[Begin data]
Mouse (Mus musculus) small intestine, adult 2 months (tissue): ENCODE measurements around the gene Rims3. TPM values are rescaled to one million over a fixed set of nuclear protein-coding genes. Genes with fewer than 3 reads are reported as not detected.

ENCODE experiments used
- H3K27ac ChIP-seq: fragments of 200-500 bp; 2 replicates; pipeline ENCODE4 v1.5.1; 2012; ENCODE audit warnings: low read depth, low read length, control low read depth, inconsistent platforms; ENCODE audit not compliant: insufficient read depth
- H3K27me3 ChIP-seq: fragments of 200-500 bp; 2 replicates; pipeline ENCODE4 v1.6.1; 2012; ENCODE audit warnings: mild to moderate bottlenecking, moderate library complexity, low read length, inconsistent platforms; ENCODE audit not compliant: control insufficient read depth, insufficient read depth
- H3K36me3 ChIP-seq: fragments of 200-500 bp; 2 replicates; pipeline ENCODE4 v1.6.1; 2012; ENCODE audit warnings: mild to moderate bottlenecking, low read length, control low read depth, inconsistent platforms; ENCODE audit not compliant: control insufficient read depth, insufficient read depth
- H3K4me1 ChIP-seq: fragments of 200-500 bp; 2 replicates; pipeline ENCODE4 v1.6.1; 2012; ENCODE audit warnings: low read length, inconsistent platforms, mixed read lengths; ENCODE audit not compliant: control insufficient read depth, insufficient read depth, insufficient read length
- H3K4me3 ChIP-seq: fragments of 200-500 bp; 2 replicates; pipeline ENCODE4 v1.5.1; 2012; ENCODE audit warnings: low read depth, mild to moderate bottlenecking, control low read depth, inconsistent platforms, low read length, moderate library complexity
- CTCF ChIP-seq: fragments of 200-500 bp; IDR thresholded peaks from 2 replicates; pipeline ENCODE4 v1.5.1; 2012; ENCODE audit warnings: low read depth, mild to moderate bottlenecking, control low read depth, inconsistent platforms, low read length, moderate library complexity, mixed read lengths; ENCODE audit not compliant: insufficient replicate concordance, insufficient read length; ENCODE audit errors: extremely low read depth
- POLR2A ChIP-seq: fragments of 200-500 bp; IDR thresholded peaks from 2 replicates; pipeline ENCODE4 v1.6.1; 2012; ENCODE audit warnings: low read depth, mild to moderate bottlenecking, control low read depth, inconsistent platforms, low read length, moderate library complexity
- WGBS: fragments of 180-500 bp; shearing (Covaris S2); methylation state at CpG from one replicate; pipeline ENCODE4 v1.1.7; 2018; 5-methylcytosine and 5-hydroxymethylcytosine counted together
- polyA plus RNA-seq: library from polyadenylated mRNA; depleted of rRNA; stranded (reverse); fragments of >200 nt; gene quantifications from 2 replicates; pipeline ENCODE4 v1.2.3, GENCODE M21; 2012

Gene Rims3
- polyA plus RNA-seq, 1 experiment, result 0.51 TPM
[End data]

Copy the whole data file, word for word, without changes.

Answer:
Mouse (Mus musculus) small intestine, adult 2 months (tissue): ENCODE measurements around the gene Rims3. TPM values are rescaled to one million over a fixed set of nuclear protein-coding genes. Genes with fewer than 3 reads are reported as not detected.

ENCODE experiments used
- H3K27ac ChIP-seq: fragments of 200-500 bp; 2 replicates; pipeline ENCODE4 v1.5.1; 2012; ENCODE audit warnings: low read depth, low read length, control low read depth, inconsistent platforms; ENCODE audit not compliant: insufficient read depth
- H3K27me3 ChIP-seq: fragments of 200-500 bp; 2 replicates; pipeline ENCODE4 v1.6.1; 2012; ENCODE audit warnings: mild to moderate bottlenecking, moderate library complexity, low read length, inconsistent platforms; ENCODE audit not compliant: control insufficient read depth, insufficient read depth
- H3K36me3 ChIP-seq: fragments of 200-500 bp; 2 replicates; pipeline ENCODE4 v1.6.1; 2012; ENCODE audit warnings: mild to moderate bottlenecking, low read length, control low read depth, inconsistent platforms; ENCODE audit not compliant: control insufficient read depth, insufficient read depth
- H3K4me1 ChIP-seq: fragments of 200-500 bp; 2 replicates; pipeline ENCODE4 v1.6.1; 2012; ENCODE audit warnings: low read length, inconsistent platforms, mixed read lengths; ENCODE audit not compliant: control insufficient read depth, insufficient read depth, insufficient read length
- H3K4me3 ChIP-seq: fragments of 200-500 bp; 2 replicates; pipeline ENCODE4 v1.5.1; 2012; ENCODE audit warnings: low read depth, mild to moderate bottlenecking, control low read depth, inconsistent platforms, low read length, moderate library complexity
- CTCF ChIP-seq: fragments of 200-500 bp; IDR thresholded peaks from 2 replicates; pipeline ENCODE4 v1.5.1; 2012; ENCODE audit warnings: low read depth, mild to moderate bottlenecking, control low read depth, inconsistent platforms, low read length, moderate library complexity, mixed read lengths; ENCODE audit not compliant: insufficient replicate concordance, insufficient read length; ENCODE audit errors: extremely low read depth
- POLR2A ChIP-seq: fragments of 200-500 bp; IDR thresholded peaks from 2 replicates; pipeline ENCODE4 v1.6.1; 2012; ENCODE audit warnings: low read depth, mild to moderate bottlenecking, control low read depth, inconsistent platforms, low read length, moderate library complexity
- WGBS: fragments of 180-500 bp; shearing (Covaris S2); methylation state at CpG from one replicate; pipeline ENCODE4 v1.1.7; 2018; 5-methylcytosine and 5-hydroxymethylcytosine counted together
- polyA plus RNA-seq: library from polyadenylated mRNA; depleted of rRNA; stranded (reverse); fragments of >200 nt; gene quantifications from 2 replicates; pipeline ENCODE4 v1.2.3, GENCODE M21; 2012

Gene Rims3
- polyA plus RNA-seq, 1 experiment, result 0.51 TPM